Clark County Fire District 3 Chief Steve Wrightson admits he’s nervous about finally hanging up his helmet. After more than four decades as a firefighter and nearly three decades with the district, he announced his intent to retire last month.
“I’ve never done this before, so it’s kind of awkward for me. I’ve done fire for 42 years and it kind of defines me,” Wrightson said.
He said now was the time to retire. A battle with pancreatic cancer in 2015 was a wake-up call for him to spend more time with his family, one of several activities he has lined up for when he doesn’t have to put on his uniform anymore.
Key plans and places included learning how to play the piano, re-learning Spanish, using his senior pass to National Parks for free trips to landmarks across the nation, riding his bike, hiking, and possibly visiting famous baseball parks across the nation.
Wrightson was first hired in February, 1989. An article in The Reflector the time detailed that he moved from a position in Clark County Fire District 5.
Clark County Fire District 3 Commission Chair John Couture told a story that back when Wrightson was first hired, volunteer crews would respond to calls for the night shift of 7 p.m. to 7 a.m. Wrightson would help support the volunteers during six months while living in his father’s camper at the district’s Fire Station 3 near Battle Ground Lake.
Couture had been a volunteer firefighter for roughly as long as Wrightson had been chief, though now he holds a position on the district’s elected governing body. At one point Wrightson and Couture were neighbors, competing for the most amount of call responses (Wrightson said Couture managed to beat him slightly).
Both Couture and Wrightson touched on the changes over the years, both in the county and the department. There were about 40 volunteers and five paid firefighters when Wrightson started. Nowadays the district has 43 paid staff members and about 15 volunteers.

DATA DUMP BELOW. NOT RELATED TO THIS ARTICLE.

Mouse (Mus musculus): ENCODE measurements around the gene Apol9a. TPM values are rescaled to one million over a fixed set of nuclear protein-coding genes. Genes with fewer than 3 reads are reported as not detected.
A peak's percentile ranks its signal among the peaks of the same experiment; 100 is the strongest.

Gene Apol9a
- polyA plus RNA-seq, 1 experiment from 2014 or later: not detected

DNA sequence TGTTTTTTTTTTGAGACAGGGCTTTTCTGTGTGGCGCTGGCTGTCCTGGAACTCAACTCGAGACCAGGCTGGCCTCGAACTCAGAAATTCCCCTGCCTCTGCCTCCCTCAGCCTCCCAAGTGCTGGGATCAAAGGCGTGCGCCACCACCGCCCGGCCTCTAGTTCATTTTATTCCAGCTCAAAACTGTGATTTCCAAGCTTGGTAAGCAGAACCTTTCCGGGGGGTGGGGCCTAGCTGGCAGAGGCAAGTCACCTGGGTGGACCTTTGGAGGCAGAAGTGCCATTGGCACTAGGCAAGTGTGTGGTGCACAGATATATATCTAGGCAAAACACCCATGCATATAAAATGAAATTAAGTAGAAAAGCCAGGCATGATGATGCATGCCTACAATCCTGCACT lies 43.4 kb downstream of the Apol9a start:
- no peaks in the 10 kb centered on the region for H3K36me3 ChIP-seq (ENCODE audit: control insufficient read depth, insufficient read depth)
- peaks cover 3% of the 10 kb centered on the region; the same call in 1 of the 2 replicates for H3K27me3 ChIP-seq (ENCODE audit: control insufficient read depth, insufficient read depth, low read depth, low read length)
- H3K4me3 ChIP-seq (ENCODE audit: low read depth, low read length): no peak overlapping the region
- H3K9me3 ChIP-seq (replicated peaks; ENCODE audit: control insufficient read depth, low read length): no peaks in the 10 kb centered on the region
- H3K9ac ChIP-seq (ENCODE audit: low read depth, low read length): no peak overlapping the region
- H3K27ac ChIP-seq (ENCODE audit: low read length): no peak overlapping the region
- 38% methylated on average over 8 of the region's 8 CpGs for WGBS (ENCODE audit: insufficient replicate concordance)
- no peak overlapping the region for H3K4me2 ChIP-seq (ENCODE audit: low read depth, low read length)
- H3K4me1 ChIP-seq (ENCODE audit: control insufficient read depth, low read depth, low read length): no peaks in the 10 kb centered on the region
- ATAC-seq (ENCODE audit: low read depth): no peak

Call volume has increased. In Wrightson’s tenure the district went from 250 to more than 4,000 calls a year. Advancements in technology were evident in radio improvements, the introduction of cell phones, and advancements in the community the district served meant the department had to change.
“We didn’t need a ladder truck back in 1989,” Wrightson said.
What was once largely a rural district now has taller buildings and apartment complexes.
Under Wrightson’s leadership the district made several improvements. One of Wrightson’s biggest recent projects was using the smallest rig possible for call responses for greater efficiency.
Back in 1990 the district started producing and implementing a strategic plan, Wrightson said. The plan, updated every few years, has provided the backbone of consistency that has been in the department, fostering a culture in the district where every member of staff had input into the organization via the plan.
“I always tell the guys, you can make a new relationship every day, whether it’s somebody that walks in the station, or somebody on the street, whatever; that’s our job, to build relationships with the community,” he said.